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Operations near Charleston. Charleston, July 2. --The enemy exhibits activity on James's Island, and seems to have abandoned the intention of advancing across the Island, via Secessionville, and is landing troops higher up Stono river, as if with the view of flanking Fort Pemberton. The Yankees have a large force of contrabands throwing up works near Turn Cut Bridge, below Fort Pemberton. [Second Dispatch.] Charleston, July 3.--The enemy last night evacuated their position on James's Island. On one of their works was left a board inscribed "Fare well. Secesh! we go, but we'll come again." There are many surmises as to the reason of this movement. Some think that the bulk of Hunter's forces have been ordered to Washington.
One hundred dollars reward. --The above reward will be paid for a negro woman by the name of Winney Morton, who ran off on Thursday morning, 3d of July. She is 5 feet high, stout built, jet black, talks very lady like, but looks grum. She had on a hood bonnet, head tied up with a black silk handkerchief. She has a sister living in Manchester, and a husband waiting upon Captain Sales in the army, and owned by Sampson Jones, of Richmond. The above reward will be given, if lodged in jail. ly 4--1w* J. W. Satterwhite.
's Government to grapple with the question. On the following day "An Old Indian" replies to Mr. Potter, and adduces facts to show that the interference of Government officials in the character of cotton merchants would be prejudicial to the future supply of cotton from India. It is stated that the Canadian staff will soon have dwindled down to proportions like those which it possessed before the Trent affair caused such a large accession to its strength. The London Times, of July 3d, in an article on American affairs, says: We would, then, once more raise our voice against the indefinite prosecution of this horrible war. While the scorching sun is filling the camps with fever and cholera; while the youth and strength of the country are being buried to the common frontier in preparation for a new feast of blood in the autumn; while the North is burdening itself with a debt concerning which even its rulers fear to speak plainly, and while the great staples of the So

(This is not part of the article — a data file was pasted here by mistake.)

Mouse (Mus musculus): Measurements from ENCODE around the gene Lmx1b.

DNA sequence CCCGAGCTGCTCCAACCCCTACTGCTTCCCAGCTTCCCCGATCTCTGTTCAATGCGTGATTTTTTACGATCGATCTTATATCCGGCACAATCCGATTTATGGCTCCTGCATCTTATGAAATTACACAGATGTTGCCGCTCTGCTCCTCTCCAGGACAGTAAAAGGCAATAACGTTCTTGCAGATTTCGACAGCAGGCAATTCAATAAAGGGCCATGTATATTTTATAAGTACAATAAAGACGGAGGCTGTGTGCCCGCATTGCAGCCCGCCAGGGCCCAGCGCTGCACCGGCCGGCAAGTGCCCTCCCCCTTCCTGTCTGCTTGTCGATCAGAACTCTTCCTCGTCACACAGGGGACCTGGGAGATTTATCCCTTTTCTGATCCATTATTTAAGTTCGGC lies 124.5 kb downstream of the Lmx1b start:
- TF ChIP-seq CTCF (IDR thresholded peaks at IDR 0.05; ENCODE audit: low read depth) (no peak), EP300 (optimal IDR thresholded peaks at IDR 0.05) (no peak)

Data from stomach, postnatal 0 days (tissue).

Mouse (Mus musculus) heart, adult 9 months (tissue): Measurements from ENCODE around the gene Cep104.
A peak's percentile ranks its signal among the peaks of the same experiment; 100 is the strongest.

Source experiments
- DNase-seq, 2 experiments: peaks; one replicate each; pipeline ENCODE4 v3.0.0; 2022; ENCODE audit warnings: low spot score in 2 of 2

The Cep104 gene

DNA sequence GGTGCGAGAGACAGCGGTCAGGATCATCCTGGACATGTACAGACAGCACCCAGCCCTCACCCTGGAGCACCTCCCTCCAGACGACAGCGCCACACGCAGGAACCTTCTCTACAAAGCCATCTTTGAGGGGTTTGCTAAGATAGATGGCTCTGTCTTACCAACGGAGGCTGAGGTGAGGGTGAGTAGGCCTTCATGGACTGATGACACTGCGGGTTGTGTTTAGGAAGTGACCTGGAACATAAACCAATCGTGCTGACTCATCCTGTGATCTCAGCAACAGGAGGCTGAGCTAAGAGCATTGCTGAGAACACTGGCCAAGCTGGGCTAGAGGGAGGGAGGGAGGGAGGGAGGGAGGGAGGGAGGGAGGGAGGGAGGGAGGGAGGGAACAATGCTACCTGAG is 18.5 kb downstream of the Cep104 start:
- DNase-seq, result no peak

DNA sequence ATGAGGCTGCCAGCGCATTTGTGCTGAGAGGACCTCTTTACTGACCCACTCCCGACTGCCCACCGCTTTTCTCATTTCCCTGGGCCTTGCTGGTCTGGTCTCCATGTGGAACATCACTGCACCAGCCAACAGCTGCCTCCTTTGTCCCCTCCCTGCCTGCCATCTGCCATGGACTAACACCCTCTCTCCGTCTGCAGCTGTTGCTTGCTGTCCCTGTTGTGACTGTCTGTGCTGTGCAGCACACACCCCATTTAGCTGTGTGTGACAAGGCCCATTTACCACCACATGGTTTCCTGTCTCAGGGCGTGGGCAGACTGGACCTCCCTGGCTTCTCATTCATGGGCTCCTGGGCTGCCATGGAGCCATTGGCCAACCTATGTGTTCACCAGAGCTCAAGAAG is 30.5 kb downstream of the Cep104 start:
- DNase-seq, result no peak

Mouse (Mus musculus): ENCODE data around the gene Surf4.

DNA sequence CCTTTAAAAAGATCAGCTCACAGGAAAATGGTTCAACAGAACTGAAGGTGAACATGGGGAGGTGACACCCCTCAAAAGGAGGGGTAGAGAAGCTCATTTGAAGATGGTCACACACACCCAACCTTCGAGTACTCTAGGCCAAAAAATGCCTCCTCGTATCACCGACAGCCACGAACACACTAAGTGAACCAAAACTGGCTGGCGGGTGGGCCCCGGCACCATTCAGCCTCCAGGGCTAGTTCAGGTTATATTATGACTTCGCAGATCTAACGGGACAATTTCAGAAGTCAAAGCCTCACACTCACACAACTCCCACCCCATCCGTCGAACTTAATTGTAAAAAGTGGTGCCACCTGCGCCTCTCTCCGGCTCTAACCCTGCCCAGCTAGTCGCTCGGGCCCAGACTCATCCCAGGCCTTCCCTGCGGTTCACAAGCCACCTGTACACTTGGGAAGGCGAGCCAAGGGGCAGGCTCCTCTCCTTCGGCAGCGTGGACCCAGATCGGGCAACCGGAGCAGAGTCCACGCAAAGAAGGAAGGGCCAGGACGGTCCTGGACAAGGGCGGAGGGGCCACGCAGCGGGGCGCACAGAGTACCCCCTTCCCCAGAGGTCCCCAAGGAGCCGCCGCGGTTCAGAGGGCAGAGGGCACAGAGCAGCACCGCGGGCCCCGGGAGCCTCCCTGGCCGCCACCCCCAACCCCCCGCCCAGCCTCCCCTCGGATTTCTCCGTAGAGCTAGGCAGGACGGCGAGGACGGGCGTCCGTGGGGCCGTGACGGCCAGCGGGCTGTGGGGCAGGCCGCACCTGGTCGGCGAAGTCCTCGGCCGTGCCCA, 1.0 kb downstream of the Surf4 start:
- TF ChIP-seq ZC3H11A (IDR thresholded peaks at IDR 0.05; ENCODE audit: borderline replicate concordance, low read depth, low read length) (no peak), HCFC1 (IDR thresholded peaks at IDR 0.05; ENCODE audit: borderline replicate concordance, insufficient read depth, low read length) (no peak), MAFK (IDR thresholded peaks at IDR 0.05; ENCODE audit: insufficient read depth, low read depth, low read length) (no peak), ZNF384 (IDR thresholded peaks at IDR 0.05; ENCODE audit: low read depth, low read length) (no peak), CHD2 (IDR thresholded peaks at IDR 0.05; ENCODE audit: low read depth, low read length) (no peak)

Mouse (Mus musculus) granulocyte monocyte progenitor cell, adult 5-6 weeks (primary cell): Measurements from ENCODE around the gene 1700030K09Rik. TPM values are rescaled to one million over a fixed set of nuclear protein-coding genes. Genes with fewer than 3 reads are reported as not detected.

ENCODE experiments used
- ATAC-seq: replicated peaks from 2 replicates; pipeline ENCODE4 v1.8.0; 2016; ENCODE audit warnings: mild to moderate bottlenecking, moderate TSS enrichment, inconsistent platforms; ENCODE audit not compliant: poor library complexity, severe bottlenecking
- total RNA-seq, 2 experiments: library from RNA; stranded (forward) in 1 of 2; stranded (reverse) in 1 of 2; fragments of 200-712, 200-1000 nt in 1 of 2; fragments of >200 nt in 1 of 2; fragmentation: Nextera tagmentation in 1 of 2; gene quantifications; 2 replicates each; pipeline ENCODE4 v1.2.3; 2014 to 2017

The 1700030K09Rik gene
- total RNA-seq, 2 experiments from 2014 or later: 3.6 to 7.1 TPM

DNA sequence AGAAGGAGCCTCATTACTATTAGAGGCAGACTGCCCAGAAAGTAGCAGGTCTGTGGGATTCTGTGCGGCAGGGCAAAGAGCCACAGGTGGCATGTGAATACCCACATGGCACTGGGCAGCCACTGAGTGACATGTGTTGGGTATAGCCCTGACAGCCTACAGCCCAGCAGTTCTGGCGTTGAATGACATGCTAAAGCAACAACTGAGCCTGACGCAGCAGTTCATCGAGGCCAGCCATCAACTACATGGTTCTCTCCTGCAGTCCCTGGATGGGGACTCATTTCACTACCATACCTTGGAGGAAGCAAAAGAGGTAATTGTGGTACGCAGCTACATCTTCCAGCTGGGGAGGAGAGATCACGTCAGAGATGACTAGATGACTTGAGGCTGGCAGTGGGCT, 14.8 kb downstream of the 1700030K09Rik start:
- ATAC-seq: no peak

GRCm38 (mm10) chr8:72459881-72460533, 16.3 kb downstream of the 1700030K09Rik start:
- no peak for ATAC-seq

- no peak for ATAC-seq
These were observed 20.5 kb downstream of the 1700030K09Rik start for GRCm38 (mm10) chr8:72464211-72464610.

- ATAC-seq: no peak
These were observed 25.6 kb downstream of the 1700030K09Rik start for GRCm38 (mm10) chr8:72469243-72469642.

The news from America. [From the London Times, July 3] The present state of the campaign in America has been expected by every reasonable observer on this side of the ocean. The event may prove to the Northern people that the English are not such prejudiced judges and ignorant commentators as has been asserted at Washington. Ever since the beginning of this unhappy conflict, the crowning victory which was to restore the South to Federal supremacy has always been dancing like a Will o'-the-Wisp before the eyes of the Northerners. It has led them through a boundless waste of blood and money, it has caused them to stir up batches which a century perhaps will hardly appease, and it now glimmers before them as deceptively as ever, while they are sinking slowly but surely into the slough of national disorganization and bankruptcy. When Mr. Lincoln called out his first 75,000 men, the 4th of July, 1861, was fixed for the termination of the rebellion, which was declared to be rep
m by which $25 of the bounty money — or better still, the whole of it — could be paid to the recruit immediately after he has put down his name. The recruiting officers are now more than ever convinced that 15,000 or 20,000 men could be at once raised in this city by adopting that course. The Treason case in Boston. The case of Charles P. Gordon and others, charged with using seditious and treasonable language, with cheering for Jeff, Davis, and giving vent to exultation, on the 3d of July, when rumors of the defeat of the Union arms reached Boston, was called for examination in that city on Tuesday: On the opening of the case. R. H. Dana, Jr., Esq., United States Attorney, stated to the Commissioner that he had been unable to attend the examination hitherto, but had made a careful examination of the testimony, and, on conference with his associate, had come to the conclusion that there was not evidence sufficient to justify the committal of the defendants. That t